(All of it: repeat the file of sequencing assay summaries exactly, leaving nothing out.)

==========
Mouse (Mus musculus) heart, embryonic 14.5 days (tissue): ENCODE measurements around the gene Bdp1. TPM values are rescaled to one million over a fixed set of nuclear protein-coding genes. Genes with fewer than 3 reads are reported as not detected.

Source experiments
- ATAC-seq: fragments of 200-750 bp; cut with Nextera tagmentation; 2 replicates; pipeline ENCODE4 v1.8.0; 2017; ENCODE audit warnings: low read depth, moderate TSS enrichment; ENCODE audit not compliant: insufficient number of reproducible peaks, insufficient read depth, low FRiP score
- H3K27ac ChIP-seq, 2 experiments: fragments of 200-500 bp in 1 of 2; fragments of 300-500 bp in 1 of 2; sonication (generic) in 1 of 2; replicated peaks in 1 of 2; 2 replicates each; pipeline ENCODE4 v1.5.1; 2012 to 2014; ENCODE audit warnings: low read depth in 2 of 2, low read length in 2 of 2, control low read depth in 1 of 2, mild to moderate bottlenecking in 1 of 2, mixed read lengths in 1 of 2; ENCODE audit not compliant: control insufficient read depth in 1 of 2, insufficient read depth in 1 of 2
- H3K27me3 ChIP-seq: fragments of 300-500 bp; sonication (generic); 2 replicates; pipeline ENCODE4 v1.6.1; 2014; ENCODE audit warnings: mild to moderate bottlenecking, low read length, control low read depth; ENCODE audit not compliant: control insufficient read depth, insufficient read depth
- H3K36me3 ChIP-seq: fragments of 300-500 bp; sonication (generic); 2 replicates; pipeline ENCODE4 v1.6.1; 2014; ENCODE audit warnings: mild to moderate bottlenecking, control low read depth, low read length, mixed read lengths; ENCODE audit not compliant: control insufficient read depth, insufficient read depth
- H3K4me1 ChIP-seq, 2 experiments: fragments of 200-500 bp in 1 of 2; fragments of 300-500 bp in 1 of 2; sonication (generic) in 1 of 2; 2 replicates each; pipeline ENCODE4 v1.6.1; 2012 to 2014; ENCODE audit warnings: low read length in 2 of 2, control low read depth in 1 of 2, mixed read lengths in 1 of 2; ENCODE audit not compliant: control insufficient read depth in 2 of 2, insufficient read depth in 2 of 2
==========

Mouse (Mus musculus) heart, embryonic 14.5 days (tissue): ENCODE measurements around the gene Bdp1. TPM values are rescaled to one million over a fixed set of nuclear protein-coding genes. Genes with fewer than 3 reads are reported as not detected.

Source experiments
- ATAC-seq: fragments of 200-750 bp; cut with Nextera tagmentation; 2 replicates; pipeline ENCODE4 v1.8.0; 2017; ENCODE audit warnings: low read depth, moderate TSS enrichment; ENCODE audit not compliant: insufficient number of reproducible peaks, insufficient read depth, low FRiP score
- H3K27ac ChIP-seq, 2 experiments: fragments of 200-500 bp in 1 of 2; fragments of 300-500 bp in 1 of 2; sonication (generic) in 1 of 2; replicated peaks in 1 of 2; 2 replicates each; pipeline ENCODE4 v1.5.1; 2012 to 2014; ENCODE audit warnings: low read depth in 2 of 2, low read length in 2 of 2, control low read depth in 1 of 2, mild to moderate bottlenecking in 1 of 2, mixed read lengths in 1 of 2; ENCODE audit not compliant: control insufficient read depth in 1 of 2, insufficient read depth in 1 of 2
- H3K27me3 ChIP-seq: fragments of 300-500 bp; sonication (generic); 2 replicates; pipeline ENCODE4 v1.6.1; 2014; ENCODE audit warnings: mild to moderate bottlenecking, low read length, control low read depth; ENCODE audit not compliant: control insufficient read depth, insufficient read depth
- H3K36me3 ChIP-seq: fragments of 300-500 bp; sonication (generic); 2 replicates; pipeline ENCODE4 v1.6.1; 2014; ENCODE audit warnings: mild to moderate bottlenecking, control low read depth, low read length, mixed read lengths; ENCODE audit not compliant: control insufficient read depth, insufficient read depth
- H3K4me1 ChIP-seq, 2 experiments: fragments of 200-500 bp in 1 of 2; fragments of 300-500 bp in 1 of 2; sonication (generic) in 1 of 2; 2 replicates each; pipeline ENCODE4 v1.6.1; 2012 to 2014; ENCODE audit warnings: low read length in 2 of 2, control low read depth in 1 of 2, mixed read lengths in 1 of 2; ENCODE audit not compliant: control insufficient read depth in 2 of 2, insufficient read depth in 2 of 2